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Darryl Wilkinson Posted: Jan 28, 2015 1 comments
I’m not a terribly big fan of Nest, but I don’t hate them, either. I own a Nest Thermostat, and I like it—for the most part. What I don’t understand is the gushing amount of praise a lot of writers give it, both as a standalone thermostat and a major smart home device/controller. You get the feeling that if God needed a thermostat, the Nest would be the one He’d buy. Despite what you might read, the NEST thermostat has its flaws, two of which are its inability to detect occupancy in other areas of the home and its requirement for an always-on Internet connection when used with other smart home systems.

But I have to give the Nest folks a great deal of credit for doing a very honorable thing recently...

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Darryl Wilkinson Posted: Jan 14, 2015 0 comments
Predicting what the lovechild of so-and-so and such-and-such would be like isn’t an exact science. After all, Frankenstein’s monster was a lovechild of sorts, and we all know how badly that went. But after looking over a new Kickstarter project, I’m convinced that if Logitech Harmony, Bang & Olufsen , and Revolv (R.I.P.) ever rubbed up against one another long enough to swap the right amount of corporate DNA to create a lovechild, NEEO, “The Thinking Remote”, would be it...
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Darryl Wilkinson Posted: Nov 24, 2014 0 comments
If only my smart home could cook turkey without drying it out...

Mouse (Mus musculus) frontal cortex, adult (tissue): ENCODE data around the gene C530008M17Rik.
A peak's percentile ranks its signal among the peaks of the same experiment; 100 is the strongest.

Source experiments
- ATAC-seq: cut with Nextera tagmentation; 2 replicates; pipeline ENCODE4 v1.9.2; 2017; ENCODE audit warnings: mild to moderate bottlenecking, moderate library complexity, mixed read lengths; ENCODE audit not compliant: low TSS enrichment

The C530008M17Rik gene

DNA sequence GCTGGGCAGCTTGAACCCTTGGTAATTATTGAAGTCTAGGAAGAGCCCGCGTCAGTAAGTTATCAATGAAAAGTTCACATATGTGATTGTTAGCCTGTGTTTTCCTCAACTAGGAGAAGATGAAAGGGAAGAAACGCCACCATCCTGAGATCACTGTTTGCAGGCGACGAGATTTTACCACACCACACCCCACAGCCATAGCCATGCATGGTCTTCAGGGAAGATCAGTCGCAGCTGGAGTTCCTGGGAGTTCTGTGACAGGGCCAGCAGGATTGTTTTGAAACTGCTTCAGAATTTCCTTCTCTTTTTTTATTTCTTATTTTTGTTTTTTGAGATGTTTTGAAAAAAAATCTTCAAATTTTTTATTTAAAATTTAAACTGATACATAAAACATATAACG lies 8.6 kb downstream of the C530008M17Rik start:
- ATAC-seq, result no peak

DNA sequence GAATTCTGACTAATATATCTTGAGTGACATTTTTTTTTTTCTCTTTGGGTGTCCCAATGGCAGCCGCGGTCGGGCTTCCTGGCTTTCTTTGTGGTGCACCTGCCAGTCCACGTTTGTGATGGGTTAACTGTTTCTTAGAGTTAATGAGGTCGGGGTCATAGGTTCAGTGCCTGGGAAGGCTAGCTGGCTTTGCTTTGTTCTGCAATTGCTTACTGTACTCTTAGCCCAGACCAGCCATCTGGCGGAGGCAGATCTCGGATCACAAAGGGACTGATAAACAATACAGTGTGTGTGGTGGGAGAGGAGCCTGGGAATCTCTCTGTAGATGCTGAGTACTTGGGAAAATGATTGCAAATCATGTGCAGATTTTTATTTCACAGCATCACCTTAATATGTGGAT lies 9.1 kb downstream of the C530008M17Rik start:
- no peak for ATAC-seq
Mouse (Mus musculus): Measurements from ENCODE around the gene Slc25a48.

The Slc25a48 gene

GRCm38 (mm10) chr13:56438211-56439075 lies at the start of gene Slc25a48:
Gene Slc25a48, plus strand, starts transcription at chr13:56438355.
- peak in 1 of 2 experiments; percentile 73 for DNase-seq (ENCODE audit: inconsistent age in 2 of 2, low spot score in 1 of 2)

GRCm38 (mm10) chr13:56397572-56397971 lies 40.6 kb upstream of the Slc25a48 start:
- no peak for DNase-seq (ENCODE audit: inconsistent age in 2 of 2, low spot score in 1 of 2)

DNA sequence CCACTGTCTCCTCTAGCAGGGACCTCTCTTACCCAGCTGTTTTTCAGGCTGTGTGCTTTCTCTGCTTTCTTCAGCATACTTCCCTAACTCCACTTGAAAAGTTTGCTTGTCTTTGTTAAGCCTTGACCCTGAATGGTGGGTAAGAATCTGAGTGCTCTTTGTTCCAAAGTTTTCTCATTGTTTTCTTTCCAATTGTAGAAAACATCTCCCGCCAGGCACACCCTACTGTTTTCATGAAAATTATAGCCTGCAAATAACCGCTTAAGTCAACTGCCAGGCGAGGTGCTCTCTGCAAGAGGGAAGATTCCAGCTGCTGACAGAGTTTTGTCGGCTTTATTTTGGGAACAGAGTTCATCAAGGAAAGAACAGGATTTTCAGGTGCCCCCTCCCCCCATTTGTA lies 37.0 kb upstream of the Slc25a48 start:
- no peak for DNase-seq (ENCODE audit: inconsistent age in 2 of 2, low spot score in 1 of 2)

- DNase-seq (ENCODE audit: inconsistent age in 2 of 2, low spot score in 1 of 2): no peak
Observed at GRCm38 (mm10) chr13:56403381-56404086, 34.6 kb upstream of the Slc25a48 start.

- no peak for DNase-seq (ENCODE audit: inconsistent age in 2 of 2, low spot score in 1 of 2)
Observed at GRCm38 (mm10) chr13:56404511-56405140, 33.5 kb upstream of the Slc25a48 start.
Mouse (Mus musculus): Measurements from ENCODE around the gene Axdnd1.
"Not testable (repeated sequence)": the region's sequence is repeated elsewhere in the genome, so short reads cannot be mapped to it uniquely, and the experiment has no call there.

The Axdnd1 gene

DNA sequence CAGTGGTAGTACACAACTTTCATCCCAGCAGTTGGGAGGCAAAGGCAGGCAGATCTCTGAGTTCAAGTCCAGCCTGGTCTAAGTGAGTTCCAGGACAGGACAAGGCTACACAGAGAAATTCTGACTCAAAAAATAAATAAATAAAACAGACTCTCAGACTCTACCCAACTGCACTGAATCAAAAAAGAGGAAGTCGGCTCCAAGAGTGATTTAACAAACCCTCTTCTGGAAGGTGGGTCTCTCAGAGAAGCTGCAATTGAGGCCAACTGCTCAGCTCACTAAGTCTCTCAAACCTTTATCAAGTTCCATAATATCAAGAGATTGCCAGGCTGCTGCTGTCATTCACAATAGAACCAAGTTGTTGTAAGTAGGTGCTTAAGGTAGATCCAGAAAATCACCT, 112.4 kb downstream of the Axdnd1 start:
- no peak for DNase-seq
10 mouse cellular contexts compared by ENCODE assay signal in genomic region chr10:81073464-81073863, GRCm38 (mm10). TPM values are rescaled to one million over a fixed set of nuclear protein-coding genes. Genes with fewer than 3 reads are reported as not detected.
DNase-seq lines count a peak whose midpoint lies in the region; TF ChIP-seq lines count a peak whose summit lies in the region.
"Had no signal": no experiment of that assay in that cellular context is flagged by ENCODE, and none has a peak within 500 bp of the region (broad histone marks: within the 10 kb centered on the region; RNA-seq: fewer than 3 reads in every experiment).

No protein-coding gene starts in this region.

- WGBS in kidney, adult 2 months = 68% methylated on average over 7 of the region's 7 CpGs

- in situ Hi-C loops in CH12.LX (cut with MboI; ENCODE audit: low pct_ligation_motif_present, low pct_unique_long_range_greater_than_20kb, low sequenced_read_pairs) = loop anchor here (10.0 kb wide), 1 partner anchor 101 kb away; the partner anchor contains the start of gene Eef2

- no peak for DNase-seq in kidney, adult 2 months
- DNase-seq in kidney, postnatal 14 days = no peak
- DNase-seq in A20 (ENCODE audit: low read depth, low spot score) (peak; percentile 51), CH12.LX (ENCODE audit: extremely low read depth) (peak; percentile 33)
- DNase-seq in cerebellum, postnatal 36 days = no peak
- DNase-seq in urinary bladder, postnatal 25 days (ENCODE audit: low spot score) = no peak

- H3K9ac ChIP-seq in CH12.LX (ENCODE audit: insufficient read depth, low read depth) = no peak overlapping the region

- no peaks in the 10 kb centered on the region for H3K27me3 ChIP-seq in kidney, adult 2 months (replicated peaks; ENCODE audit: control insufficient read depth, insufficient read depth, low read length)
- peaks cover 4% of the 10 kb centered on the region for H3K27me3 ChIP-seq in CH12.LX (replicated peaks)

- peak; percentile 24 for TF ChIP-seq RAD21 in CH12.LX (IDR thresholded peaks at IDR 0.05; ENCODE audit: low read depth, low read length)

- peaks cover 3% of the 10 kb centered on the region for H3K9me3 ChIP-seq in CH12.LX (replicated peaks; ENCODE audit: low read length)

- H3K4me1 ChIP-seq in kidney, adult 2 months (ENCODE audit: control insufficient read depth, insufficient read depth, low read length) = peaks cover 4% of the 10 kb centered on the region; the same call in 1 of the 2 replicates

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Darryl Wilkinson Posted: Oct 27, 2014 1 comments
On Friday of last week (Oct 24 or “Devolve Friday” as it’s now known), visitors to the Revolv website were treated with the following headline: ”We want to share some exciting news with you. Revolv is now a Nest company.” Wow! Considering that Nest — the maker of the hugely popular Nest Learning Thermostat and the less-popular Nest Protect smoke/CO alarm — has one of the biggest corporate sugar daddies in the world (i.e., Google), that’s incredibly exciting news. As I stated in a recent review of the Revolv Hub Home Automation Controller: “The Revolv Hub is a powerhouse that looks to be relatively future-proof from a hardware standpoint. A great choice for a newbie.” With the crazy amount of money Google/Nest could throw at it, Revolv could evolve into the epitome of a smart home system hub.

Moving down the Revolv home page, however, readers soon discovered that the exciting news is actually...

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Darryl Wilkinson Posted: Oct 07, 2014 0 comments
CEDiA 2014 is over and done, but its effects will linger on in the form of first impressions, developing trends, and new technologies. By the numbers, it was a great convention with more than 480 exhibitors and well over 18,000 attendees who made the trek to Denver from 82 countries around the world. But those are the dry statistics. What’s much more exciting was the stuff we saw and heard, as well as the trends we noticed and how they’re going to affect the industry. (By the way, CEDIA didn’t officially change the organization’s name. I did, but I’ll get to that later.)